There are circumstances where I think step therapy is easy to apply in oncology, but they are few and far between. One example where step therapy I think will be applied-- and I wouldn't have problems with it-- is in the biosimilar products.
And my understanding then is that the Medicare Advantage, at least, some of the plans began allowing step therapy just at the beginning of this year, 2019. Have you begun to see or hear about any impact on patients yet as a result of that or is it still too early?
I have seen payers doing some step therapy in, for example, the biosimilar realm, or even requiring you to use a filgrastim instead of pegfilgrastim. But I have not yet seen the part D payers using step therapy. I don't know whether ASCO and its state affiliate counsel has begun gathering examples across the country otherwise.
The filgrastim-pegfilgrastim issue that you just mentioned, I think, is a good one for highlighting some of the subtle challenges here. It's probably fair to say that the impact on hard measures, like infection or admission to the hospital, will be indistinguishable.
But in one case there are multiple either office visits or health care professional interactions or a burden on the part of the family members or patient for regular administration, whereas with the other choice, of course, there's one dose per cycle. So the price, if you will, of that convenience, I think, is another issue that will eventually bubble to the surface. Right?
Yes. And the ironic thing about that step therapy is that if a patient decides that they want to self-administer the drug at home, they have to pay co-pays for the privilege of giving themselves a shot.
Right. Well, we could probably fill the whole podcast with perverse incentives and bizarre quirks of the system, I'm sure, in terms of drug administration, right?
I think that that's one of our problems.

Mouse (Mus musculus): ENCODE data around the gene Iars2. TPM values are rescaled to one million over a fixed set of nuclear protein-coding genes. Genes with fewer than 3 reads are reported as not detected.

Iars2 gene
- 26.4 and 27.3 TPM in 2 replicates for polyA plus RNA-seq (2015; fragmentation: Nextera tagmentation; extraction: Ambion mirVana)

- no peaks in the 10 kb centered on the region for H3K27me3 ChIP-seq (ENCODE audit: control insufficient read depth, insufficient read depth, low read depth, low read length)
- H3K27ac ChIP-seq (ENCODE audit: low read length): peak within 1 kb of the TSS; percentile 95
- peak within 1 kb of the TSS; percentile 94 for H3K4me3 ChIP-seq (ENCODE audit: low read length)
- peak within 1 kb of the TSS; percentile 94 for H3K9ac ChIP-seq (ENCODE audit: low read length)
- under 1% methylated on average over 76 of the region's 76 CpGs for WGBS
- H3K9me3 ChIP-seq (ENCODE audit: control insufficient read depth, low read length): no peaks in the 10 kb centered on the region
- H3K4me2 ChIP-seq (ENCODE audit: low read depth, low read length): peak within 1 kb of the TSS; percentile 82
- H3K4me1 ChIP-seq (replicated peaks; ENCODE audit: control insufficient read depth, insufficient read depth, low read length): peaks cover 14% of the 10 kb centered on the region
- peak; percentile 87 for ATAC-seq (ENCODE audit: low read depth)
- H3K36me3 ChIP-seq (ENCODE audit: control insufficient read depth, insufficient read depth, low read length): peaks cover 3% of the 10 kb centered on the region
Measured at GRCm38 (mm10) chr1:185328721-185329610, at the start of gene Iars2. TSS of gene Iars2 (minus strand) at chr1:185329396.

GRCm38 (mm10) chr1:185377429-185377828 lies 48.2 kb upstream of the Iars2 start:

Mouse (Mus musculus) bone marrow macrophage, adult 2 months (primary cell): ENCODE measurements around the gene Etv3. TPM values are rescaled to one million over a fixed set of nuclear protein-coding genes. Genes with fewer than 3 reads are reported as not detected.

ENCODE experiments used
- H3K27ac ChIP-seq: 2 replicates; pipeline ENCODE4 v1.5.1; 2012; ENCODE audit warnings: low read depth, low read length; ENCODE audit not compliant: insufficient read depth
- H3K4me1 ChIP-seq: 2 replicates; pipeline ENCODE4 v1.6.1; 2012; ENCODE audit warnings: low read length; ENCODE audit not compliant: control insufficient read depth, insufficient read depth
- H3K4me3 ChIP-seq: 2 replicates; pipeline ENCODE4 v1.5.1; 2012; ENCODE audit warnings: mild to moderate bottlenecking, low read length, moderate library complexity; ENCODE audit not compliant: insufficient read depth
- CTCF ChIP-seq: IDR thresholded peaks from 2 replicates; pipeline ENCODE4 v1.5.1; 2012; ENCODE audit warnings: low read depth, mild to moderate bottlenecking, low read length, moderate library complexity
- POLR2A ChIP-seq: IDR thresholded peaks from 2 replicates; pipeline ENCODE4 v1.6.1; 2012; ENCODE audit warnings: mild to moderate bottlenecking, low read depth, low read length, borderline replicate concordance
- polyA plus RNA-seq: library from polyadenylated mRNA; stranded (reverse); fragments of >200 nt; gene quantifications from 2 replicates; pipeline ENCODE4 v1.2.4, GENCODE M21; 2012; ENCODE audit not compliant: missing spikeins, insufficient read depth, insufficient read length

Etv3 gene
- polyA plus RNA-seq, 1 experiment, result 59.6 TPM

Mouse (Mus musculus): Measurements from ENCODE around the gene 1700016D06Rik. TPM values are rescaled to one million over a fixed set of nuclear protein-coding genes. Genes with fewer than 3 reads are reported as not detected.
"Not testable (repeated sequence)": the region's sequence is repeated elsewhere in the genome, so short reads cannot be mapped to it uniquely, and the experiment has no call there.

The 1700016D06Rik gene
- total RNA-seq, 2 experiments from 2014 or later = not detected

So look, we've identified these challenges. Of course, our job here is both to highlight them so that our members and listeners are aware, but even more importantly is to do something about that. So can you start to describe how ASCO is working with Congress and the administration to address some of these issues to encourage policies that would be better for people with cancer?
Well, I think one of the first things that we've done is we've collaborated with our state affiliate societies in individual states where there has been legislation regarding some of these utilization management activities that don't make a lot of sense. There are a number of bills last year in just step therapy itself. In a number of states, I think there were a total of about 90-some odd bills that addressed some kind of utilization management in different states across the country last year.
We have a similar bill that's in the legislature here in Washington state right now that is looking at step therapies, and to put some curbs on it, and more particularly, to make the processes transparent so that when you do have a step therapy in place, you know it. You understand it. And you know what literature has been used so that you have an ability to appeal it if it's appropriate for your patient. So those kind of processes ASCO is facilitating.
The big picture, I think, is that we need to somehow develop a reimbursement system that actually incentivizes oncologists and payers to work together instead of being at odds over this. And that would involve developing pathways that are value based, but in our mind, very distinct from step therapy.
Well, I mean, that's a natural segue to the next topic, which is, in fact, ASCO's 2017 policy statement, which addressed utilization management, and pointed to high quality clinical pathways as payers best first option for ensuring appropriate utilization of anticancer drugs. Can you talk a little bit about why we at ASCO have turned to focus on that as the tool to drive the delivery of high quality care?